St. Joseph, model father - Part 2

North Texas Catholic
(Mar 15, 2021) Feature

A statue of St. Joseph at Sacred Heart Parish in Muenster. (NTC/Juan Guajardo)

A statue of St. Joseph at Sacred Heart Parish in Muenster. (NTC/Juan Guajardo)


Exemplar of Silence

“Joseph found happiness not in mere self-sacrifice but in self-gift. In him, we never see frustration but only trust,” writes Pope Francis. “His patient silence was the prelude to concrete expressions of trust. Our world today needs fathers. … Every true vocation is born of the gift of oneself, which is the fruit of mature sacrifice.”

Dcn. Endres shared that when teaching religion class at the parish, he’ll ask attendees, “What were the last words St. Joseph ever said?” The question stumps the students, because there are no recorded words of St. Joseph in Scripture. The spiritual leadership of the Holy Family entrusted to Joseph was done with few words, he explained.

“Sometimes Daddy — or any kind of leader, really — doesn’t have to do a lot of talking. The man should lead by his actions. If the kids see you going to church and praying, they’re going to pay more attention,” he said. “That’s how the dad leads — he leads by example and speaks when he needs to.”

The Scriptures record that in the years between finding Jesus in the Temple and His Baptism, Jesus “advanced [in] wisdom and age and favor before God and man.” Also known as the silent years of Jesus, this would be the timeframe that St. Joseph guided and raised his son. Joseph would have taught Him not only carpentry, but Scripture and life skills such as interacting with the world and respecting others, reflected Brown.

“St. Joseph is this strong silent type,” he said. “I think we can learn a lot from the silence of St. Joseph in his calmness and his prayerfulness and his diligence to his family.”

Fr. Kelley noted that while the Scriptures don’t record any words by St. Joseph, they do describe his actions, which can have a bigger impact.

“We just see him by his actions. It’s important to see what he’s done by taking Mary into his home and raising Jesus as his own child,” the pastor said. “He also cares for his Son and takes Him away from the danger by taking Mary and the baby Jesus into Egypt. When Jesus is 12 years old, both Mary and Joseph are in search of Jesus, and He was in the temple. We have words by Mary, but it’s his parents — a father — caring for his child.”

Most Obedient, Most Faithful

“At the end of every account in which Joseph plays a role, the Gospel tells us that he gets up, takes the Child and His mother, and does what God commanded him,” writes Pope Francis. “Indeed, Jesus and Mary His Mother are the most precious treasure of our faith.”

Of the three members of the Holy Family — Jesus, Mary, and Joseph — Joseph is the only one who was born with original sin. This extraordinary ordinariness gives hope to the rest of humanity that sanctity can be attained.

“We think we have to be extraordinary to be a saint,” said Lopez. “All he did was say, ‘Yes’ to God. He was a righteous man devoted to Scripture, and we can do that in our lives — it’s just a matter of committing to it and following through the way that he did.”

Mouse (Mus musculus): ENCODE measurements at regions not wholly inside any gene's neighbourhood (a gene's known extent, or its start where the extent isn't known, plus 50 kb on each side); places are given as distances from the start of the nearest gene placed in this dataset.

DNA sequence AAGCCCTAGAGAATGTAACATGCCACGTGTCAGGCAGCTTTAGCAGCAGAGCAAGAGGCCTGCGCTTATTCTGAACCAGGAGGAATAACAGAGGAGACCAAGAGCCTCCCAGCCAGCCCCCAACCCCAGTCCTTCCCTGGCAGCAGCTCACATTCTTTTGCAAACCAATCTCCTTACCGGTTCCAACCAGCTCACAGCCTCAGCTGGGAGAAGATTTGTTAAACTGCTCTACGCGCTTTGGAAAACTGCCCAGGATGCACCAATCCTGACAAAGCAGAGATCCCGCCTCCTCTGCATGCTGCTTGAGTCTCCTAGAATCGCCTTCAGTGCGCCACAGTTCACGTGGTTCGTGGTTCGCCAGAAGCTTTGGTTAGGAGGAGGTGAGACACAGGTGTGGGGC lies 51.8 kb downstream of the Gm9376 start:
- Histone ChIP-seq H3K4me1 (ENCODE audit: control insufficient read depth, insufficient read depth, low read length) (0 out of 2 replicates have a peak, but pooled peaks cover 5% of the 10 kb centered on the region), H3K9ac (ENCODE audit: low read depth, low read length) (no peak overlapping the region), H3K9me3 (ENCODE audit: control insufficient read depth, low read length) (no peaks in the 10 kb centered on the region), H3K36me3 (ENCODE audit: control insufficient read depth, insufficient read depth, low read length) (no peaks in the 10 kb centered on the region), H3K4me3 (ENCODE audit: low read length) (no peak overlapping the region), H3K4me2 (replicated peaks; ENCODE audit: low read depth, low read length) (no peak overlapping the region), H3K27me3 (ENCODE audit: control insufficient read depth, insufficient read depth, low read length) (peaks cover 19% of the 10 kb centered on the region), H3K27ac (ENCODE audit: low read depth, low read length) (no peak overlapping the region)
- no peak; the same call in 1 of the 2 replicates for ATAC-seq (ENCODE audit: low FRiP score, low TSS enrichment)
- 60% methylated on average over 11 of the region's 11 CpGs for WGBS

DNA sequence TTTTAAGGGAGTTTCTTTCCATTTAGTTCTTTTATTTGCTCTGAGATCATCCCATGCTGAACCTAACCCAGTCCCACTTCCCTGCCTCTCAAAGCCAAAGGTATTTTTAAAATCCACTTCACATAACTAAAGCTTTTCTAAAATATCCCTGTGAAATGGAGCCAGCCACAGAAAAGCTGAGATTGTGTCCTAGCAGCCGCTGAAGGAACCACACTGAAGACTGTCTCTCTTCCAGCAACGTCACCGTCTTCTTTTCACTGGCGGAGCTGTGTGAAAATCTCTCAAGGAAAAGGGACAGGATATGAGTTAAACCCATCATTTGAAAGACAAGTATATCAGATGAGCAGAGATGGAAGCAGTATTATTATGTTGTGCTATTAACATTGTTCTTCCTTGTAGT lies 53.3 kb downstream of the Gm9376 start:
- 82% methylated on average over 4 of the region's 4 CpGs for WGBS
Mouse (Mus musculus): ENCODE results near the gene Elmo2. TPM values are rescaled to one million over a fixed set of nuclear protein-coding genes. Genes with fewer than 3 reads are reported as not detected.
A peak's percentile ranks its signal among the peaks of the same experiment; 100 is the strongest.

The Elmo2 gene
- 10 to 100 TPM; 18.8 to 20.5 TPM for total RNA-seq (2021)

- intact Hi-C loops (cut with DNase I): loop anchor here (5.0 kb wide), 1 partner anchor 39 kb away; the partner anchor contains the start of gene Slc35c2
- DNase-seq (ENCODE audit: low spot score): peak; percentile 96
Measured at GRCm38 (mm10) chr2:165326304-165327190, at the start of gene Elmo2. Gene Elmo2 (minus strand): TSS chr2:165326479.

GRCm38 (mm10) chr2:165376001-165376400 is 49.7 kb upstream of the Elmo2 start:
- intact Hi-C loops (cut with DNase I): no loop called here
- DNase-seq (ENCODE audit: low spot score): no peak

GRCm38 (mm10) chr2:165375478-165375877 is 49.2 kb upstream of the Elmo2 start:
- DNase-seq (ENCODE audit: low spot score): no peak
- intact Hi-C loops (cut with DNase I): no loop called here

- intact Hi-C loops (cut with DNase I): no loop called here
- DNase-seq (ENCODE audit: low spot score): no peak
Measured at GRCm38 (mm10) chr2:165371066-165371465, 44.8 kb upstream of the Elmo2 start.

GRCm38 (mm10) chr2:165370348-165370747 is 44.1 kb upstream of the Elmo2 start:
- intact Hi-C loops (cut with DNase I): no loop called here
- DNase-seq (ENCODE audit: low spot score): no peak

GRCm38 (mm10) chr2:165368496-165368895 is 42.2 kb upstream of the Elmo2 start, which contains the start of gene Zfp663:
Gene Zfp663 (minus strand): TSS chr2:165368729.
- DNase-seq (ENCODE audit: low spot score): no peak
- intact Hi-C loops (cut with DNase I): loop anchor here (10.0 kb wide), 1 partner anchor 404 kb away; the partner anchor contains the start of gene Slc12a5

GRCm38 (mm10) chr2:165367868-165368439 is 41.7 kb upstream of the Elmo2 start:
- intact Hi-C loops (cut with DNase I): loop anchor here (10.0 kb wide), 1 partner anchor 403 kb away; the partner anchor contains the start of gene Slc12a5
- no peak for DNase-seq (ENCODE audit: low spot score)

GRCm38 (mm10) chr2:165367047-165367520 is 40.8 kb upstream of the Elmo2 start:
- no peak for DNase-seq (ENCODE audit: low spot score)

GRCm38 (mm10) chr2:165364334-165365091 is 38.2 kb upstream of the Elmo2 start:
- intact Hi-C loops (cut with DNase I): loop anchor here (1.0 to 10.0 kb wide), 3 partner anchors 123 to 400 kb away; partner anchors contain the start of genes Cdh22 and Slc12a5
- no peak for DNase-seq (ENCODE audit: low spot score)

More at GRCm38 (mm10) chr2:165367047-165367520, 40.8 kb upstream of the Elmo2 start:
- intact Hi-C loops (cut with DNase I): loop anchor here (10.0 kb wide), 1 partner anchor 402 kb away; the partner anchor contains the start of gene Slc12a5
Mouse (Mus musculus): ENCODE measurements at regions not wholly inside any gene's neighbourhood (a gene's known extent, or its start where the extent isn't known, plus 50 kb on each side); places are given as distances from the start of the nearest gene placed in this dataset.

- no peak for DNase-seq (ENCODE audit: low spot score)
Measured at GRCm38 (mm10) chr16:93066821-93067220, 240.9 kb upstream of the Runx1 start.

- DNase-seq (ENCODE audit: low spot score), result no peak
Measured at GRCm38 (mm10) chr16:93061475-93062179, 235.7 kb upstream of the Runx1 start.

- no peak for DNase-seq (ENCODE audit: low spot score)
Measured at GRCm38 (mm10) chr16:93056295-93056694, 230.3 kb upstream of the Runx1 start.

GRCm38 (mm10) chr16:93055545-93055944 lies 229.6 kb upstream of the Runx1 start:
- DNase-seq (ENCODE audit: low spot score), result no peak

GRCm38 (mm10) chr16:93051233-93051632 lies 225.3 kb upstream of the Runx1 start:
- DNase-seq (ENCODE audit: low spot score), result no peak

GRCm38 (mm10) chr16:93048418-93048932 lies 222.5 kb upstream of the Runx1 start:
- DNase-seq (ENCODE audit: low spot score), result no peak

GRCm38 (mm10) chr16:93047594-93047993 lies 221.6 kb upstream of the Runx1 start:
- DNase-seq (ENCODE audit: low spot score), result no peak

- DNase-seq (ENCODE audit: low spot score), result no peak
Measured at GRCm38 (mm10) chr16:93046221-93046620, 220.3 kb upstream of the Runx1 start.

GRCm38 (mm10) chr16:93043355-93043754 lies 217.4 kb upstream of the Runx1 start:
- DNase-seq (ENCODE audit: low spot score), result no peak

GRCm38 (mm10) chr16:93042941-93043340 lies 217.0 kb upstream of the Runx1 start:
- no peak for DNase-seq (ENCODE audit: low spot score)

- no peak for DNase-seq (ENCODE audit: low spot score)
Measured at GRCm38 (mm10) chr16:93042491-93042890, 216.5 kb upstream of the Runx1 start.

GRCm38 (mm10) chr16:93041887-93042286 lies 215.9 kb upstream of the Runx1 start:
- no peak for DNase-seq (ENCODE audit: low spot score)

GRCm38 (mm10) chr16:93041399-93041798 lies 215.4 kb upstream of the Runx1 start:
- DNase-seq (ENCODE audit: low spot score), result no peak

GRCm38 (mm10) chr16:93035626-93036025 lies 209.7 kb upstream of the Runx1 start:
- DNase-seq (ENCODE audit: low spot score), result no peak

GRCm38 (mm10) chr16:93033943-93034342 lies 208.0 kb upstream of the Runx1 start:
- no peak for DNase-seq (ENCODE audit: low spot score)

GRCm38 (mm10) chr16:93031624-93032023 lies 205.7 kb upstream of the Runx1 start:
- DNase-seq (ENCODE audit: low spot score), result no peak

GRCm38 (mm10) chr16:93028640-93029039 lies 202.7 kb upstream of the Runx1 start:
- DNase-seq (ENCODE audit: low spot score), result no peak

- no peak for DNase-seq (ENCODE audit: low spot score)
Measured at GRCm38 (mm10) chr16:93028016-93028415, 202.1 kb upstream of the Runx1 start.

Brown said that while St. Joseph hadn’t intended to raise the Son of God when he courted Mary, he “joyfully and willingly picked that up and raised Jesus as his own” — a task he didn’t have to do.

This statue of St. Joseph with the Child Jesus at St. Joseph Parish in Arlington. (NTC/Juan Guajardo)

“He could have so easily walked away, and we see so many families in our time that are torn apart because it’s just too hard, and not fulfilling what we’re given,” Brown said. “It’s more about obedience to one’s state in life. Obedience brings about humility. St. Joseph — through his obedience — grows in humility, grows closer to that moment to spend eternity in God.”

Model of artisans and patron of workers

Because of his role as patron of workers, St. Joseph is the adopted patron for Young Catholic Professionals. It’s easy for professionals to compartmentalize their faith when they’re working, said Lopez.

All YCP meetings and events close with the St. Joseph the Worker Prayer, he said.

“For us having him as our patron saint, it’s a good way to focus ourselves back to St. Joseph and make him a prominent figure in what we’re doing with our lives.”

St. Joseph serves as a model for encountering Christ through work, as he must have done in teaching Jesus the carpentry trade, said Brown.

“The Holy Fathers write about that, stressed the importance of just work, safe work, the idea of work as more than just a means to a paycheck,” he said. “You can take your prayer into the work you do.”

Brown, who as a former youth minister also led teens for 15 years in constructing baby cribs at Camp Fort Worth to donate to Gabriel Project, said that beyond the paycheck, work has meaning beyond the action.

“That’s something we instilled in the kids at Camp Fort Worth. We’d begin the day with teaching them about why we were building the cribs in the context of being pro-life, doing what we can to end abortion, and giving these mothers a chance,” he said. “It’s not just the work we were doing, but we should be praying for the mothers who will be making use of these cribs, for the child who will be laying down his head in these cribs, so that work that we’re doing is meaningful. Our work becomes something greater inherently than just building something or creating something. It has a greater purpose with those prayers that are attached to it. When you’re building cribs for single mothers in need, there’s a lot you can impart through prayer as you’re measuring, cutting, assembling.”

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